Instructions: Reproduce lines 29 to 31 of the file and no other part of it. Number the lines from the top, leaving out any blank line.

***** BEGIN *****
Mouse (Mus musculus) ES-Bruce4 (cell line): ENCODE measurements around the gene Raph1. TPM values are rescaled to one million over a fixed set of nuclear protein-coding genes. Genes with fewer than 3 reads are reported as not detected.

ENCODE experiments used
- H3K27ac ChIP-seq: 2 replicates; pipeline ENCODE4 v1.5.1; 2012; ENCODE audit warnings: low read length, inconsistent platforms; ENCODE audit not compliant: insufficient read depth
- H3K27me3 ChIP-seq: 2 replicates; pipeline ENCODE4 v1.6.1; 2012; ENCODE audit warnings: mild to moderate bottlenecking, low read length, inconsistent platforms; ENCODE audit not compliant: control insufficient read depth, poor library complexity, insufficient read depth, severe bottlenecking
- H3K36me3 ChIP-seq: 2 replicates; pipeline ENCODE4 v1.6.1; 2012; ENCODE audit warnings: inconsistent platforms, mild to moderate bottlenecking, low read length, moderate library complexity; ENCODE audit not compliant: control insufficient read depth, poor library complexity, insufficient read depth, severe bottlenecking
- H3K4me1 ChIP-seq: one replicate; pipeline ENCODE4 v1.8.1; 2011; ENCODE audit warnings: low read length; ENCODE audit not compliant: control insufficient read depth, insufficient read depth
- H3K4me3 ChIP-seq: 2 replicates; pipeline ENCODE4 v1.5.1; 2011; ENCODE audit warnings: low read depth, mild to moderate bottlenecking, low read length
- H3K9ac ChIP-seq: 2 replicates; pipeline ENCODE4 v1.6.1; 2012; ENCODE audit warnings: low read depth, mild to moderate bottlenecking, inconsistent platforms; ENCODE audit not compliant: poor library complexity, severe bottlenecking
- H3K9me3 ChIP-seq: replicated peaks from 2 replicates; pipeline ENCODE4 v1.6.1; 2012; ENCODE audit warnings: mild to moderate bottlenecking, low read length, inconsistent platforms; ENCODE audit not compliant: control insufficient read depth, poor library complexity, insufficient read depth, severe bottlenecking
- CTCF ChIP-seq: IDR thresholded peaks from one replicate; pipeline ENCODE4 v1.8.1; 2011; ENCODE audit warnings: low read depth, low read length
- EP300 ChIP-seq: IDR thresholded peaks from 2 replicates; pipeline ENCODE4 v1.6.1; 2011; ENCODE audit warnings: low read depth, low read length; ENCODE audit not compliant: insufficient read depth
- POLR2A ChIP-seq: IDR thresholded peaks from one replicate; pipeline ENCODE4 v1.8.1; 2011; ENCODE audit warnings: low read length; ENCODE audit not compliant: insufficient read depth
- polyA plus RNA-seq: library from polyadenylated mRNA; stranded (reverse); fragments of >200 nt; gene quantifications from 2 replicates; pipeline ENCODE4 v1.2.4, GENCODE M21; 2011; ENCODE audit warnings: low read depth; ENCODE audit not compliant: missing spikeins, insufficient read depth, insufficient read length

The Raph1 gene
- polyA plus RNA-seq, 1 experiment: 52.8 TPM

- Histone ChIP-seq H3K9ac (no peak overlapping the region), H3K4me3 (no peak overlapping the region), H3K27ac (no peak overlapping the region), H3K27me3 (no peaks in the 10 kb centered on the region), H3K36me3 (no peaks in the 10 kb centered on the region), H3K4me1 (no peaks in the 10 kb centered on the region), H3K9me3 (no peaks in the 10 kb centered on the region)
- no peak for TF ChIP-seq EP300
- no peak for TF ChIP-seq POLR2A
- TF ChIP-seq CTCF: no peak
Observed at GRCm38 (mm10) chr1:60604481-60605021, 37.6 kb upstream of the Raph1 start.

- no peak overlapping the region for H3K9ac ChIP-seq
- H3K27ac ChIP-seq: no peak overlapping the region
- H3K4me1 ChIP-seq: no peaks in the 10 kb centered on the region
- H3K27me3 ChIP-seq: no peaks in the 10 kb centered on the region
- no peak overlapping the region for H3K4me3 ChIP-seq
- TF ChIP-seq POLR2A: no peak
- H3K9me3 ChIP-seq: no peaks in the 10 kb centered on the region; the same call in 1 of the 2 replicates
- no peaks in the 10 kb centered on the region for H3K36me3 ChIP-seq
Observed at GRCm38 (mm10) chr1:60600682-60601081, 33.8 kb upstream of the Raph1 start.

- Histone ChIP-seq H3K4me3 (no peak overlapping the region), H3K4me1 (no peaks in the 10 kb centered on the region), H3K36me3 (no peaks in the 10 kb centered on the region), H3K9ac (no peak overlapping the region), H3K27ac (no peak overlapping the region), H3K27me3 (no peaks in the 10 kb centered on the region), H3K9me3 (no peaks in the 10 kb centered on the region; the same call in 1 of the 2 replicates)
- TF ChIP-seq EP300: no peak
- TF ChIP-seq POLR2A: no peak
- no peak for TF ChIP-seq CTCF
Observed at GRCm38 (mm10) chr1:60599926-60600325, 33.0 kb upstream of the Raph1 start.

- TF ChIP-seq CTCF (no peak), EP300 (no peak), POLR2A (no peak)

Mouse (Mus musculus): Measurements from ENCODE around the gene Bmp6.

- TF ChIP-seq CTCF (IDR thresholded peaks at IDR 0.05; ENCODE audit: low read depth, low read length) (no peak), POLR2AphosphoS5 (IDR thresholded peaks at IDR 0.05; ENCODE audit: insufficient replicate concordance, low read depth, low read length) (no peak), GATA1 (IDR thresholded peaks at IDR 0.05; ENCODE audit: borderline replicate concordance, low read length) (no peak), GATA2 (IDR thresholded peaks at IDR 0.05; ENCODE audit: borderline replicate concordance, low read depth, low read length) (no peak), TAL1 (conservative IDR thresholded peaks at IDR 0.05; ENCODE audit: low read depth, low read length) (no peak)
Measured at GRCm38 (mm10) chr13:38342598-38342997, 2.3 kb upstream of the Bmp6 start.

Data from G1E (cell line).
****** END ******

Observed at GRCm38 (mm10) chr1:60600682-60601081, 33.8 kb upstream of the Raph1 start.

- Histone ChIP-seq H3K4me3 (no peak overlapping the region), H3K4me1 (no peaks in the 10 kb centered on the region), H3K36me3 (no peaks in the 10 kb centered on the region), H3K9ac (no peak overlapping the region), H3K27ac (no peak overlapping the region), H3K27me3 (no peaks in the 10 kb centered on the region), H3K9me3 (no peaks in the 10 kb centered on the region; the same call in 1 of the 2 replicates)
- TF ChIP-seq EP300: no peak